With business as bad as it is, it makes sense for CNBC, the leading business network, to look into an underground enterprise, a vast illegal empire that operates in the warm California sun. “Marijuana Inc.: Inside America’s Pot Industry” (8 p.m., CNBC) offers an hour-long tour of California’s Emerald Empire, located in three counties north of San Francisco where pot cultivation has grown from a casual pastime to one of the state’s biggest cash crops.
Correspondent Trish Regan interviews serious growers and explains the tricky nature of an industry buffeted by overlapping and contradictory county, state and federal laws.
As Regan explains, the economics of pot make it like, well, catnip to some entrepreneurs. The $400 it takes to grow a pound of marijuana can yield $2,500 to a middleman and go for $6,000 on the street. Naturally, an illicit trade and cash transactions lead to violence and gunplay. Regan also interviews a school principal who decided to leave her family’s bucolic neighborhood after she discovered that everybody on her block was in the business.
We also hear from drug-enforcement agents who forage through the remote areas of state and national parks to discover vast pot-farm irrigated with miles of plastic tubing and tended to by diligent farmers who live in underground huts. These extreme outposts appear to be the work of illegal immigrants sent north by Mexican drug gangsters eager to stake a claim in Northern California’s pot bonanza. One of these drug barons, interviewed by Regan, used to import Mexican pot into the San Francisco market but now has to operate closer to his market.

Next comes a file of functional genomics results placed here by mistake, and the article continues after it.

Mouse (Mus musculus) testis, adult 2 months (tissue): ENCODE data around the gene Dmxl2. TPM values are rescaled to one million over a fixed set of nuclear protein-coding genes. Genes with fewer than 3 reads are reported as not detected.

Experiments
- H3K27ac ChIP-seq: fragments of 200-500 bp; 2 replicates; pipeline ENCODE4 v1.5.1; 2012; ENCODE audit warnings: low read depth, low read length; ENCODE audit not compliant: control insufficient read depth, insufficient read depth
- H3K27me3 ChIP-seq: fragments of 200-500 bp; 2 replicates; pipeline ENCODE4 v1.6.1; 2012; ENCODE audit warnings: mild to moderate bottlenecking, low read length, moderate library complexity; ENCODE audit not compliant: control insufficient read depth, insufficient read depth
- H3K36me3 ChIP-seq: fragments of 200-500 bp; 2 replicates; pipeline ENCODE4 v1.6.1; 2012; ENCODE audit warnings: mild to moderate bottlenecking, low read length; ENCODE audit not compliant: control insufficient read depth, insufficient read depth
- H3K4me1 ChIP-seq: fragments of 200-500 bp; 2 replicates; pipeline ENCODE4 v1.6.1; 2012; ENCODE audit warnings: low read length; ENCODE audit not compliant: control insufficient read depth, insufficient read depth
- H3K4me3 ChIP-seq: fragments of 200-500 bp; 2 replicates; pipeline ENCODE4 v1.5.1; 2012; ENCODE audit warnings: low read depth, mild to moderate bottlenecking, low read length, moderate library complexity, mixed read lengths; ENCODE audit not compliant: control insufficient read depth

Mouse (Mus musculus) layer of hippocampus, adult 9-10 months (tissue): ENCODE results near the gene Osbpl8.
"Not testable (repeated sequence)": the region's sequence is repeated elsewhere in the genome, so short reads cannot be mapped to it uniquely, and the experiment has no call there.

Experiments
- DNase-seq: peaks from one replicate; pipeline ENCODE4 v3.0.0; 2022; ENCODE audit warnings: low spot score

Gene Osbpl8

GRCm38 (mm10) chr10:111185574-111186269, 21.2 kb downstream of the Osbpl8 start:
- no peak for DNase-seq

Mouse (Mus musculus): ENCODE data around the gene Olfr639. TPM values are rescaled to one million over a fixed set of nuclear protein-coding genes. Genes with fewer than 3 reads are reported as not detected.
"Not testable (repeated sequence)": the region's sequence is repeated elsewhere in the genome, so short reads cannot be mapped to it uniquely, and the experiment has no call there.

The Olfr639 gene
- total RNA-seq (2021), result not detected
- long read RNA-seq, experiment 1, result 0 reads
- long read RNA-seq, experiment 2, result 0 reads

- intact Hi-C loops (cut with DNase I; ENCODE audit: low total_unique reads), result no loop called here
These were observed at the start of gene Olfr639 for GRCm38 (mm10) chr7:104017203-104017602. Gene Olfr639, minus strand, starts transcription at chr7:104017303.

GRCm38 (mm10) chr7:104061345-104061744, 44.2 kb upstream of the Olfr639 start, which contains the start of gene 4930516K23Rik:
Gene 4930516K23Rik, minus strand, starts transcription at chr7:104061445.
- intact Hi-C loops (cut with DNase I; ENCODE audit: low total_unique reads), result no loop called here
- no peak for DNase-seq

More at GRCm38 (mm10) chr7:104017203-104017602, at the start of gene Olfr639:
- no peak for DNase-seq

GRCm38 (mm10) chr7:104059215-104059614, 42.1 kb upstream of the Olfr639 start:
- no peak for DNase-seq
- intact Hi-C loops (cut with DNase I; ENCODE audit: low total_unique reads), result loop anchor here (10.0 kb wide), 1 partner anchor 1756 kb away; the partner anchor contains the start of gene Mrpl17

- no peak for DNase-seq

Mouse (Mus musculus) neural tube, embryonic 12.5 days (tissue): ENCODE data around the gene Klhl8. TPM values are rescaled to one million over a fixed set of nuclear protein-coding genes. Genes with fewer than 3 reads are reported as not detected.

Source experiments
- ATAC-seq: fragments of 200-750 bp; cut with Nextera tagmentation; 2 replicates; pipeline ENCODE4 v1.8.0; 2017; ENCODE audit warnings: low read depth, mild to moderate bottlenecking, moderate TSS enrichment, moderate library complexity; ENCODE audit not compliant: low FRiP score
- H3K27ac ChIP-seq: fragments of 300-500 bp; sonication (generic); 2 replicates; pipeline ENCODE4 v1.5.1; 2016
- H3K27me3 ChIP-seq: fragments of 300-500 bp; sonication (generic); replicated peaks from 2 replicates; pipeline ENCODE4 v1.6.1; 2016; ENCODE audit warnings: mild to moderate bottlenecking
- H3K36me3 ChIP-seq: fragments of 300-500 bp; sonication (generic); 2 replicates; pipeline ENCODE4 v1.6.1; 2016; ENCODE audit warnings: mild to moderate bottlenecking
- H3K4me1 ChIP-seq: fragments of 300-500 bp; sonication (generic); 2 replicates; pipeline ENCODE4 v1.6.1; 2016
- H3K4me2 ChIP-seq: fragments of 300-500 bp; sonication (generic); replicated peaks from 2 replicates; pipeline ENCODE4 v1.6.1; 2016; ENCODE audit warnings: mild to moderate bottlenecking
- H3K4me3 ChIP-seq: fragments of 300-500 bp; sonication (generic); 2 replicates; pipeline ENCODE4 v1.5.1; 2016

Like many stories on illegal vices like drugs and prostitution, “Marijuana” focuses almost exclusively on the supply side of the business ledger. But what of the demand? Who is buying all of this pot? Should they all be pursued as criminals?
And if, as several officers attest, pot cultivation has, well, mushroomed over the past generation, then what do we make of the billions spent on the so-called war on drugs? Is it folly, or worse?
“Marijuana” cries out for debate. Or at least a few libertarian voices to balance the law enforcement/military approach.
What is the point of treating pot growers like al-Qaida when so many Americans see marijuana cultivation and consumption as their inalienable right? Their pursuit of happiness? How does the war on drugs compare to previous attempts to prohibit alcohol or banish gambling? Does the history of regulating these “sins” offer any lessons? Regan presides over some good footage and interviews a lot of people, but she fails to ask the hard questions.
• The second half of the second season of “Burn Notice” (9 p.m., USA) begins as Michael wakes up after the explosion in his apartment.
Tonight’s other highlights
• Good neighbors inspire good fences on “My Name is Earl” (7 p.m., NBC).
• “Bones” (7 p.m. and 8 p.m., Fox) returns on a new night with back-to-back episodes.
• Betty wants to put her family first on “Ugly Betty” (7 p.m., ABC).
• Langston takes charge on “CSI” (8 p.m., CBS).
• Industrial espionage on “The Office” (8 p.m., NBC).
• Jenna channels a rock legend on “30 Rock” (8:30 p.m., NBC).
• A spring appears to inspire a miracle cure on “Eleventh Hour” (9 p.m., CBS).